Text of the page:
The How-Tos Of Hosting: Christmas Prep

Gina Affonso Smith-Marquez

Hosting an event at any time of the year can be stressful if not properly planned; add all the Christmas gatherings and end of year functions that you may need to attend, and the holiday season can become quite overwhelming! Being overwhelmed is not what the Christmas season is about; Christmas is about time spent with loved ones whether they be family or friends. If you’re hosting an event for Christmas, this should be the main focus.

The Date

Planning is essential in ensuring that you have a stress-free holiday season. Make sure to set your date for your Christmas event at least six weeks in advance. People tend to have the most social engagements close to the end of the year, so letting your guests know well in advance when you intend to host them gives them ample time to include your event in their crazy holiday schedule.


Determine your budget from as early as possible as this would dictate the type of event you would like to have— a sit down dinner, a cocktail party, Christmas brunch or lunch. Your budget and the type of event that your are planning will influence both your decor and menu. Remember, hospitality is not about how much you spend but should focus on making guests feel welcome and creating memories with friends and family.


Ensure that you create a Christmas music playlist that encompasses all types of Christmas music, from fun Christmas carols for the children to the classics for your more mature guests as well as some lively parang music that everyone can enjoy. Even though your playlist will be playing in the background it sets the tone for the season and your event and is a crucial component that should not be forgotten.

The Menu

Do not over complicate your menu, keep it simple with the basics such as pastelles, Christmas ham and turkey. Host a potluck event where each guest brings a dish or an appetizer to share. Set a menu and ask guests which item they would like to bring so as to avoid too much of any one item. This places less stress on the host or hostess and gets everyone involved. It also allows your guests to showcase their cooking skills. Most people have a signature dish or family tradition that they do very well and would love to share with others. If you’re preparing the turkey and ham, do so the day before and slice it a few hours before the event—this way you won’t be rushing on the day itself. Preparing food beforehand allows event day to be less stressful as alternative plans can be made if something doesn’t go according to plan.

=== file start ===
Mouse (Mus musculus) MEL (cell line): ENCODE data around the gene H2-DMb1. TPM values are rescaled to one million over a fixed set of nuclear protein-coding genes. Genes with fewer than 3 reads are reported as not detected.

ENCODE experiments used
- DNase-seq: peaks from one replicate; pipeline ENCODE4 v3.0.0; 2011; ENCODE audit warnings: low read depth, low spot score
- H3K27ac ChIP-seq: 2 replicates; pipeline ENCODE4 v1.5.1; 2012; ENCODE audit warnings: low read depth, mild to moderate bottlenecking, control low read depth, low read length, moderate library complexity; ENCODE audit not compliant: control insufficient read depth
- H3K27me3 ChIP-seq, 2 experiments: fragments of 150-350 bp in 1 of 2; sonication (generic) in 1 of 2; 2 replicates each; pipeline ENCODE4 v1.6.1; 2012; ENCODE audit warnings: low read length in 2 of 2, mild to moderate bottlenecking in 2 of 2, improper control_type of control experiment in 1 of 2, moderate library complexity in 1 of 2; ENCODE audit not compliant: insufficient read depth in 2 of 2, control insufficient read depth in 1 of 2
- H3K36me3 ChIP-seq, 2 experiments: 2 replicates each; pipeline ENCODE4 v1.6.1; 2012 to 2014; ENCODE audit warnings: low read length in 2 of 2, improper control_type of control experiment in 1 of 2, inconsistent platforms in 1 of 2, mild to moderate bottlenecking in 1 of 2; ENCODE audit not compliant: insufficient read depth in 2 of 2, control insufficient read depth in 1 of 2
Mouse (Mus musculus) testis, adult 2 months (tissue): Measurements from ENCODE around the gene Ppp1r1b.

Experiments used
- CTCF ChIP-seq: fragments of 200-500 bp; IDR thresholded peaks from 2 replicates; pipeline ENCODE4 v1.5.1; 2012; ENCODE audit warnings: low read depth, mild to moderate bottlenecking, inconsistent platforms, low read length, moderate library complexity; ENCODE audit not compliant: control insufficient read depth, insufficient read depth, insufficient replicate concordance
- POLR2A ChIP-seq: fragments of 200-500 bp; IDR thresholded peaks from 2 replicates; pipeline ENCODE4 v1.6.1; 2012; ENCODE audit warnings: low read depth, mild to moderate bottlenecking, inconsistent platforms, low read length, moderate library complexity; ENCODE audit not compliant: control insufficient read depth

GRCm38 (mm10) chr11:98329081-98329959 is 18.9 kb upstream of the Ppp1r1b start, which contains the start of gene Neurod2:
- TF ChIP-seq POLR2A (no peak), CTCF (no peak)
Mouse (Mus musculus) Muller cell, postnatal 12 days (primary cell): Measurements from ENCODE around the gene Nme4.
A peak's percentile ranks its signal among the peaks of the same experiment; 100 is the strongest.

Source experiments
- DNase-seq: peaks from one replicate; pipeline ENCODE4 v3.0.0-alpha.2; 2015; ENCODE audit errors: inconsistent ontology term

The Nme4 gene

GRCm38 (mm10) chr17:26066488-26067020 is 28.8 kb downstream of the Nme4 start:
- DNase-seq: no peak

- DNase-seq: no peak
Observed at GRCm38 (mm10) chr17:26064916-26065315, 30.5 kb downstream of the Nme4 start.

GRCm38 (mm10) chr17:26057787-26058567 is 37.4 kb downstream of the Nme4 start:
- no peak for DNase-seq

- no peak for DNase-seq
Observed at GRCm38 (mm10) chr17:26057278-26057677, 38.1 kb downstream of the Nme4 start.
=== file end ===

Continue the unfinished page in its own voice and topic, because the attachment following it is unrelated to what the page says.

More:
If children are invited, make sure that you cater for them because a happy child means happy parents which means a good time. Also, confirm your guests’ dietary needs whether it be gluten-free, vegan or otherwise. Ensure that your menu includes something for everyone.


Keep your decor simple, decorate in high traffic areas such as the entrance to your home, your kitchen and living room. Less is sometimes more, add some simple festive touches to your table using Christmas colours such as red, green or gold which may be accented by white. Your Christmas tree is also a great focal point for your guests.


Whether you’re serving alcohol or not, make sure to have Christmas staples such as sorrel, ponche de crème and ginger beer for your guests. A Christmas-themed sangria for your guests in a large glass dispenser is a lovely added touch—it also looks pretty festive and adds to your decor. Sparkling juice is always an exciting beverage option for the little ones as they pretend that they are drinking champagne and feel included in the festivities.


Encourage holiday laughter and cheer by planning a few games for your event. You can also plan a gift exchange among your guests with a reasonable budget. This takes the pressure off of you and your guests that often comes with Christmas time gift exchanges. You don't want to be the person who doesn't have a gift for someone even though they brough one for you. This essentially avoids those awkward moments for everyone.

White elephant is the perfect combination of a game and a gift exchange. This twist allows guests to open one gift from the communal gift table with the option of either keeping or stealing another guest’s. Each guest gets two opportunities to steal a gift after which, the game ends and everyone is hopefully happy with the gift they ended up with.

Consider having a cookie decorating competition for both children and adults with a prize for the most festive cookies. This allows your younger guests to also be part of the merriment.

Cater for the end

Finally, consider stocking up on take-away containers so that your guests can carry home dishes that they truly enjoyed. Guests don’t only delight in this but, it also saves you from trying to pack a mountain of food in what is most likely an already very filled fridge.

Keep cleanup to a minimum with recyclable plates, cups and cutlery and disposable foil tray for serving. After all, who wants to spend time washing a sink full of dishes during such a hectic time?

Remember Trini Christmas is the best, so keep your planning simple and most importantly, do not stress. Happy hosting!!!

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